Glider synthesis

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Glider synthesis (or glider construction) is the construction of an object by means of glider collisions. It is generally assumed that the gliders should be arranged so that they could come from infinity - that is, gliders should not have had to pass through one another to achieve the initial arrangement.

Glider syntheses for all still lifes and known oscillators with at most 14 cells were found by David Buckingham. A collaborative effort then completed glider syntheses of all still lifes with 17 or fewer cells in 2014.[1][2]

Features of syntheses

Four main characterizing features of a synthesis are the geometry, reaction speed, reaction multiplicity, and glider cost.

The geometry is the number of directions of incoming gliders:

  • four-directional: gliders collide from all four directions
  • three-directional: gliders collide from all directions but one
  • two-directional; further divisible in head-on and 90° syntheses. All two-glider syntheses are necessarily two-directional.
  • unidirectional, which assumes the initial presence of a target (usually a still life or an oscillator) to be hit with gliders.

Since gliders are themselves glider-constructible, any multidirectional synthesis can be technically downgraded to a fewer-directional one, usually at the cost of increasing the speed, multiplicity and cost of the synthesis. More challenging is finding a two- or three-directional synthesis for a particular object where few or no parts of the synthesis reactions extend outside the final pattern's bounding box in a particular direction. This is especially important for the synthesis of temporary catalysts, which will need to be placed sometimes quite close to other components without perturbing them. For especially tight locations, sometimes it will be useful to construct an LWSS (or another standard c/2 spaceship) some ways away from the synthesis nexus and let that collide with a glider in the final stages; this allows synthesis at a 45° angle, rather than a 90° angle as required for synthesis by gliders from separate directions.

The speed is simply the number of generations it takes to complete a synthesis. For multi-stage syntheses, each stage has its own speed.

The multiplicity is the number of stages a synthesis operates in. Often a particular synthesis operation cannot be achieved by a direct collision of gliders, and a synthesis procedure instead requires first synthesizing a number of catalysts, and then hitting these with gliders to produce the final result.

The cost is the number of gliders expended over the course of the synthesis. Much as speed, it can be defined also for individual synthesis stages.

Of particular interest is slow salvo synthesis: unidirectional synthesis where every stage has a glider cost of one. Perhaps surprisingly, anything that is glider synthesizable is also slow salvo synthesizable; a result that crucially depends on the existence of movable targets and splitters.

Syntheses of note

A 3-glider synthesis of a pentadecathlon.
Perhaps the most interesting glider syntheses are those of spaceships, because these can be used to create corresponding guns and rakes. Many of the c/2 spaceships that are based on standard spaceships have been synthesized, mostly by Mark Niemiec. In June 1998, Stephen Silver found syntheses for some of the Corderships (although it was not until July 1999 that Jason Summers used this to build a Cordership gun). In May 2000, Noam Elkies suggested that a 2c/5 spaceship (60P5H2V0) found by Tim Coe in May 1996 might be a candidate for glider synthesis. Initial attempts to construct a synthesis for this spaceship got fairly close, but it was only in March 2003 that Summers and Elkies managed to find a way to perform the crucial last step. Summers then used the new synthesis to build a c/2 forward rake for the 2c/5 spaceship; this was the first example in Life of a rake which fires spaceships that travel in the same direction as the rake but more slowly.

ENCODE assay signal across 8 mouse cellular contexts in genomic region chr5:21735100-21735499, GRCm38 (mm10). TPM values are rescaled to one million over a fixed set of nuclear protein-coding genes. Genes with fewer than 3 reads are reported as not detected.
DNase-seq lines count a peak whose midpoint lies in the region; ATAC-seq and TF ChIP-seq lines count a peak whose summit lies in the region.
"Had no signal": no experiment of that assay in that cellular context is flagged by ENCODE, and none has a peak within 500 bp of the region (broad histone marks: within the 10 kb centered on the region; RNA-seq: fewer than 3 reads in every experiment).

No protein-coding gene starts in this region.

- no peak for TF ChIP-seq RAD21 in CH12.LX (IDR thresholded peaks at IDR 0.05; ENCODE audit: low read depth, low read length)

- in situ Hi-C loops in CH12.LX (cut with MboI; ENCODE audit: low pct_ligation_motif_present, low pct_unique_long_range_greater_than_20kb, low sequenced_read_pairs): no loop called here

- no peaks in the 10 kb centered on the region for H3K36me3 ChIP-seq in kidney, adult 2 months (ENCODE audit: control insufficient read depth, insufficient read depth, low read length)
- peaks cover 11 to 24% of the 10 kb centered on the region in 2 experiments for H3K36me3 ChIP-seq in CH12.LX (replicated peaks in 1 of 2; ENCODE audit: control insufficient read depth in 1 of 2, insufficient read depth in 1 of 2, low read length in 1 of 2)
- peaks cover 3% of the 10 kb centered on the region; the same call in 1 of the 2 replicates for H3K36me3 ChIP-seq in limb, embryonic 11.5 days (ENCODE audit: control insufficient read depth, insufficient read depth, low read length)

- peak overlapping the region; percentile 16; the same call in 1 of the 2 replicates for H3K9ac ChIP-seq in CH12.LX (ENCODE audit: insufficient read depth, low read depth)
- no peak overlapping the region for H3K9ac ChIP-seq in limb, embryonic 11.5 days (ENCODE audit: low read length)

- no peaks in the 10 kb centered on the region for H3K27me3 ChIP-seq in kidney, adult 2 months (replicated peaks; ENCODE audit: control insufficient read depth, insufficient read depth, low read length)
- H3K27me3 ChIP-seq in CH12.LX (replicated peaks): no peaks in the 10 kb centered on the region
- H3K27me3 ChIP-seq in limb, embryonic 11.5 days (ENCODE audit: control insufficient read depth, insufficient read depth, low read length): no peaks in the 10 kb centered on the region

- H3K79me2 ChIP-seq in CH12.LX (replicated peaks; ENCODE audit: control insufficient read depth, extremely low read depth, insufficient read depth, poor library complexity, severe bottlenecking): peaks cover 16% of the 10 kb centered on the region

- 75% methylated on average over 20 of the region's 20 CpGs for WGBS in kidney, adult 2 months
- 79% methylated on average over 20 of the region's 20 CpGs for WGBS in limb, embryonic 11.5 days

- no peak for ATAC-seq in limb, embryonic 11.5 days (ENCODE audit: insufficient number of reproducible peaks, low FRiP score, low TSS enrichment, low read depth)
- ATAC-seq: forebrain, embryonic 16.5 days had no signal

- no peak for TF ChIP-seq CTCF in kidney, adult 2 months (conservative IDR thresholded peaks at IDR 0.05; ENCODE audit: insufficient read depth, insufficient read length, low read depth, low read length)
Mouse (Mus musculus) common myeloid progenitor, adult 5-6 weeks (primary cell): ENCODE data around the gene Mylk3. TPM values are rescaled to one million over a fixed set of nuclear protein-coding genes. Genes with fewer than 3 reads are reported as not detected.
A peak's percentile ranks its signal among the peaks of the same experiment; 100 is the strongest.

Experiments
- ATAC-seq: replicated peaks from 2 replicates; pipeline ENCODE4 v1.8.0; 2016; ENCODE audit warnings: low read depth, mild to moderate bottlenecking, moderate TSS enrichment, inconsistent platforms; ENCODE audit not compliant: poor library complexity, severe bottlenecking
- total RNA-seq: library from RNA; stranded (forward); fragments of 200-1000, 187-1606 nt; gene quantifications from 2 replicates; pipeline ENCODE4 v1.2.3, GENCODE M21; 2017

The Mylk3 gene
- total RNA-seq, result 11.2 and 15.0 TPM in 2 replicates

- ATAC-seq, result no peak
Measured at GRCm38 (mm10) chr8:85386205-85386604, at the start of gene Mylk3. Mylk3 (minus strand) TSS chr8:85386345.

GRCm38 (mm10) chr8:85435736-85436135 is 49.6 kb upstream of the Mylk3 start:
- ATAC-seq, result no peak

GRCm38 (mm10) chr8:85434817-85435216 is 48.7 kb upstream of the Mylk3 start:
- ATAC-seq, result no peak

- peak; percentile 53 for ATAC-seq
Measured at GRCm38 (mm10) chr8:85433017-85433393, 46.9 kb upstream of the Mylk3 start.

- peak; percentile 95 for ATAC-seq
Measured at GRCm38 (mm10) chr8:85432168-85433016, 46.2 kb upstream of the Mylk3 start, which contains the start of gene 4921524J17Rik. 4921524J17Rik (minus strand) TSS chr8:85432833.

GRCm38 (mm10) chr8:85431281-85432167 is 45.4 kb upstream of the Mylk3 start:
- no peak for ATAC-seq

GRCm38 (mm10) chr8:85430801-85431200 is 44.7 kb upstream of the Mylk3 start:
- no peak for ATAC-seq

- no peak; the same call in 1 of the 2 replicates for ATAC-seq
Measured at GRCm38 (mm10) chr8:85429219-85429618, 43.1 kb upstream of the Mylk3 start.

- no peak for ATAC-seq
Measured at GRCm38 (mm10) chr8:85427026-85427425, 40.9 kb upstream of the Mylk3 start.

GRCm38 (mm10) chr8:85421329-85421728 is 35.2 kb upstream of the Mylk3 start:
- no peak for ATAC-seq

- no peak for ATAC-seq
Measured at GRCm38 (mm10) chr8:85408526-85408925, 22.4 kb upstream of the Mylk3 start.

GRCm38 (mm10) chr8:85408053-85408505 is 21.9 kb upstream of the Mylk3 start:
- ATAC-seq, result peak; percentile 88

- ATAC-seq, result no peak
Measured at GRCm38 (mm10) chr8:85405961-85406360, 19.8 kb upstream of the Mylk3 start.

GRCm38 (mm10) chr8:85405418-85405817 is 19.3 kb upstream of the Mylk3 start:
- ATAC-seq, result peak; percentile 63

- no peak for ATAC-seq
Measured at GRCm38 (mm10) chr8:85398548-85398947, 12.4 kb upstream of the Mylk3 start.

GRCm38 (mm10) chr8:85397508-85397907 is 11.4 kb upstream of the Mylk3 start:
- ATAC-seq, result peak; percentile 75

During late 2014 and early 2015, a number of new spaceship syntheses were found, including the dart, crab, 25P3H1V0.2, 30P5H2V0, x66, and weekender. Pushalong 1 was reduced to glider collisions with a constellation, though a full syntheses is not yet available. Most of this was due to the work of Martin Grant.

A 3-glider synthesis of a pentadecathlon was found in April 1997 by Heinrich Koenig, which came as a surprise because it was widely assumed that anything using just three gliders would already be known.

2-glider syntheses

There are 71 distinct 2-glider collisions, of which 28 produce nothing, six produce a block, five produce a honey farm, three produce a B-heptomino, three produce a pi-heptomino, three produce a blinker, three produce a traffic light, two produce a glider, two produce a pond, two produce a loaf and a blinker, one produces a boat, one produces a beehive, one produces a loaf, one produces an eater 1, one produces lumps of muck, one produces a teardrop, one produces an interchange, one produces a traffic light and a glider, one produces an octomino, one produces a bi-block, one produces four blocks, one produces two blocks, one produces a blinker, loaf, tub and block, and one produces the so-called two-glider mess, a methuselah stabilizing after 530 generations and consisting of four gliders, eight blinkers (including a traffic light), four blocks, a beehive and a ship.

All 71 such syntheses can be seen below in a pattern put together by Jason Summers on January 29, 2005.

All 71 distinct 2-glider collisions, arranged by what they synthesize.
Download RLE: click here

See also

References

  1. "Constructions Known for All Still Lifes up to 17 Bits". Game of Life News. Dave Greene. Retrieved on September 17, 2014.
  2. "17-bit SL Syntheses (100% Complete!)". ConwayLife.com forums. Martin Grant. Retrieved on September 17, 2014.

External links